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India 12-Jan, 2023

Data check: 500% rise in cases filed under hate-speech law since 2014

By: Anshul Vipat

Data check: 500% rise in cases filed under hate-speech law since 2014

Apart from the increase in the new cases, the number of pending cases with the police has also gradually increased. Image Source: IANS

Based on the information provided in the National Crime Records Bureau’s (NCRB) Crime in India (CII) report, there has been a six-fold increase in hate speech crime in the country.

“Where have we reached in the name of religion, what have we reduced religion to is tragic," an anguished Supreme Court observed last month as it asked states to crack down on those delivering hate speeches. The apex court issued notices to Delhi, Uttar Pradesh and Uttarakhand to promptly register criminal cases against the offenders without waiting for a complaint to be filed. The apex court warned any delay on the part of the administration in taking action on this "very serious issue" will invite the court's contempt.

The statement issued by Justices K M Joseph and Hrishikesh Roy makes an important point. In the past few years, the country has seen a phenomenal rise in hate speeches cutting across political and religious lines. India does not have a specific law that defines hate speech, there are select legal provisions or sections in the law that prohibits speech, text or any publication that incites hatred between any community or groups.

The rising hate in speeches

Based on the information provided in the National Crime Records Bureau’s (NCRB) Crime in India (CII) report, there has been a six-fold increase in hate speech crime in the country.. While 2014 (323 cases) saw the least number of cases in the seven years, the year 2020, with 1,804 cases, saw the highest. Tamil Nadu had the highest number of cases (303), followed by Uttar Pradesh (243), Telangana (151), Assam (147) and Andhra Pradesh (142).

If we take a look at cases filed under Section 153B (imputations, assertions prejudicial to national integration), we can see a six-fold increase from 13 in 2014 to 82 in 2020. Although cases filed under IPC Section 295-297 (insults against the religious beliefs of an individual or community) saw an overall decrease by 3.2 percent. However, there was a 16.5 percent increase in these cases in the last year – from 1,459 in 2019 to 1,749 in 2020. Cases registered under Section 505 (which deals with hateful publication) increased almost six times in four years – 257 cases in 2017 to 1,527 in 2020.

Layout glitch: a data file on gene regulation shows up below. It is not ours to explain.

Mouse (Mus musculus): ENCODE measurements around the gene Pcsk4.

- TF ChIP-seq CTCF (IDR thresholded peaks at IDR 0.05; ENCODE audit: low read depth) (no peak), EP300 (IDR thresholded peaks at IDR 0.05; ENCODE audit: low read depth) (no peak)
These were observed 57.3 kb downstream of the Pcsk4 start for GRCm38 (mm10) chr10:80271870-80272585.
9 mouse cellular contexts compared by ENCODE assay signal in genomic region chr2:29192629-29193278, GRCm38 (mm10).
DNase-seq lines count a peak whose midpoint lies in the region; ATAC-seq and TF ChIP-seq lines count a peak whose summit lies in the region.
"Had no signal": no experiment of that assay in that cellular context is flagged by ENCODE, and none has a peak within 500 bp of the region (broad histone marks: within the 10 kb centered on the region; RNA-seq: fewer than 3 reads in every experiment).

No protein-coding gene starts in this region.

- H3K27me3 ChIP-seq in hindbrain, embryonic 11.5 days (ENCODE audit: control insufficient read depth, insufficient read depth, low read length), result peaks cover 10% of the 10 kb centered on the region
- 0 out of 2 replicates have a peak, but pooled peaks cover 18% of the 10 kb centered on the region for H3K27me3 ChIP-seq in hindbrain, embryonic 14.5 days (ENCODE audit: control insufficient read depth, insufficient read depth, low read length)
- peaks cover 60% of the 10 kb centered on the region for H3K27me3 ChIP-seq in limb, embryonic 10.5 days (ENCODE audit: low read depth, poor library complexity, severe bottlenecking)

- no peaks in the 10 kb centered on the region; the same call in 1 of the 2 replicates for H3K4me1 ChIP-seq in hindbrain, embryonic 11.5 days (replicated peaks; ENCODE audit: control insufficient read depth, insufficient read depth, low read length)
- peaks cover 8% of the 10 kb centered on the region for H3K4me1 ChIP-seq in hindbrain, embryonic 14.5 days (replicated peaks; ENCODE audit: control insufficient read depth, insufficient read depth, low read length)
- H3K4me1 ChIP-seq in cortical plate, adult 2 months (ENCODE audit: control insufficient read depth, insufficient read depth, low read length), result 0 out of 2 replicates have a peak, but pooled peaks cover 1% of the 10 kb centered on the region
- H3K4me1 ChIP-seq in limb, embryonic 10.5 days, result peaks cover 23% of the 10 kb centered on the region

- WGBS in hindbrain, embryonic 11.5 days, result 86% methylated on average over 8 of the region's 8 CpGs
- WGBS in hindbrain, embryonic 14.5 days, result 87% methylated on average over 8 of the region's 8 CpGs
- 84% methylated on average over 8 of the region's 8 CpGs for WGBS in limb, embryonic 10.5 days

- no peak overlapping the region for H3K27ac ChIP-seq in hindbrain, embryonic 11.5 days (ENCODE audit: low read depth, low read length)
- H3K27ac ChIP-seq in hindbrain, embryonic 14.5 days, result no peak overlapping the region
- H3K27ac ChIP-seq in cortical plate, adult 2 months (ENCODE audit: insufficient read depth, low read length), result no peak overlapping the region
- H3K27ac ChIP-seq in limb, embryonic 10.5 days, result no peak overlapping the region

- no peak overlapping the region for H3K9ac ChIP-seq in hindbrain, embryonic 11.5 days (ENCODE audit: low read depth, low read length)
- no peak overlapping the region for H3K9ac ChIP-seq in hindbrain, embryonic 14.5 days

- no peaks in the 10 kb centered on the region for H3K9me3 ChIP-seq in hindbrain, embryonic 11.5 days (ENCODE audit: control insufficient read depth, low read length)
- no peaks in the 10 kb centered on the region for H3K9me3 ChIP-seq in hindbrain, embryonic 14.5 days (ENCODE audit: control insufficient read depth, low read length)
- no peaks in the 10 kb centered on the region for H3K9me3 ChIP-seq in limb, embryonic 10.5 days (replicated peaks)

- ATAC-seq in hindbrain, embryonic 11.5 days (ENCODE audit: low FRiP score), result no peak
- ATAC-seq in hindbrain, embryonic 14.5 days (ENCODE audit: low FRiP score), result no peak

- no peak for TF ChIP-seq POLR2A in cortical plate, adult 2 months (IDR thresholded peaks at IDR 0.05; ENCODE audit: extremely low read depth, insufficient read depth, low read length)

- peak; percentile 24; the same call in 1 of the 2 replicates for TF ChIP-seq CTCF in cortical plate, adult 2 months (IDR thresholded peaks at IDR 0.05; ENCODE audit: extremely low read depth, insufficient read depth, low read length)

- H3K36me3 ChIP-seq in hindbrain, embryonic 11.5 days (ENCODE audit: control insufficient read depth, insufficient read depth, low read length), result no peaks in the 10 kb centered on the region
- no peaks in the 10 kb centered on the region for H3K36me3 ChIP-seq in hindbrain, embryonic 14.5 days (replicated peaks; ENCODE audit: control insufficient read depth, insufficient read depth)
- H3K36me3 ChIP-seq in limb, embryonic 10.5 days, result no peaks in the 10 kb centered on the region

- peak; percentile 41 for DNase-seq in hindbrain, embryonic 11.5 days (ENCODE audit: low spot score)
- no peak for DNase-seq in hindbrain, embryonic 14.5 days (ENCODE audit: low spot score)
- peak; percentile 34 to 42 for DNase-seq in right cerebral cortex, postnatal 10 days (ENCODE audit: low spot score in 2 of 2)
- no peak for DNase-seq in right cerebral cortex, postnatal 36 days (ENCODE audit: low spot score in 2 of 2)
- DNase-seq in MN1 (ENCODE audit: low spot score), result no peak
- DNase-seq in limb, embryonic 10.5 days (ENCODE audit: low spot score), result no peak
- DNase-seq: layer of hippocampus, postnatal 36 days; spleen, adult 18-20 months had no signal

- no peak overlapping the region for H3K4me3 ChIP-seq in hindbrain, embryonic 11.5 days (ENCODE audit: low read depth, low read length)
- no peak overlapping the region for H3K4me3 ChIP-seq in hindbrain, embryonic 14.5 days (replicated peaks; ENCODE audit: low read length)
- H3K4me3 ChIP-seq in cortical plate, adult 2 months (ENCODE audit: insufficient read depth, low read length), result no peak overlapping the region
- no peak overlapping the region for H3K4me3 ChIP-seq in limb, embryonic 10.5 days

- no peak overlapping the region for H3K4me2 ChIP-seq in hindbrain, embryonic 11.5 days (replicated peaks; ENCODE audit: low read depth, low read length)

Apart from the increase in the new cases, the number of pending cases with the police has also gradually increased. In 2016, a total of 903 cases were pending trial in courts, which further increased to 2736 by the end of 2020. The conviction rate of cases under Section 153 was as low as 20 per cent in the five years between 2016 and 2020. In 2016, 15.3 per cent of cases ended in convictions, while in 2020, the conviction rate had risen to 20.4 per cent.

The UAPA noose

As mentioned before, the absence of a uniform hate speech makes a citizen vulnerable to several hate speech laws pertaining to the case. The Unlawful Activities Prevention Act is one of them. The primary objections to the Amendment are under Section 35, in addition to the categorization of organizations as terrorist organizations, extended the power to include within its scope the categorization of individuals as terrorists as well. With the recent amendments, several individuals have been slapped with UAPA in the name of engaging in acts of hate crimes, physical violence as well as communally charged speeches by the members of political parties. This includes journalist Siddique Kappan and students Umar Khalid and Sharjeel Imam among several others. 

According to the data, 2019 witnessed the highest number of cases under the act. One of the major reasons behind this was the nationwide protests organized against the Citizenship Amendment Act (CAA), 2019. Large number of activists, protestors and students were arrested under the UAPA during the protests in 2019. 2018 also came as a year with high number of cases under UAPA with the registration of 1182 cases. In 2020, 814 cases were registered under the unlawful activities prevention act. Maximum cases were registered in the UT of Jammu and Kashmir (289), Manipur (157), Assam (95), Jharkhand (86) and Uttar Pradesh (83).

Hate speech has been a problem in India for decades. But the scale of the problem has accelerated in recent years, with Indians being regularly bombarded with hateful speech and polarising content. The issue of hate speech has often come up before India's courts. But the judiciary has mostly been wary of imposing restrictions on free speech. In 2014, while hearing a petition which asked the Supreme Court to issue guidelines to curb hate speeches made by political and religious leaders, the court recognised the adverse impact these could have on people but refused to go beyond the scope of existing laws.

"It is desirable to put reasonable prohibition on unwarranted actions but there may arise difficulty in confining the prohibition to some manageable standard," the court said. Instead, it asked the Law Commission - an independent body of legal experts which advises the government - to examine the issue.

In its report submitted to the government in 2017, the commission recommended adding separate provisions to the Indian Penal Code to specifically criminalise hate speech.

Data of the last five years highlights multiple challenges as far as cases related to ‘hate speech’ are considered. While we enjoy our constitutional right of freedom of speech, it’s high time we draw a fine line where freedom of speech ends and inciting hatred begins.

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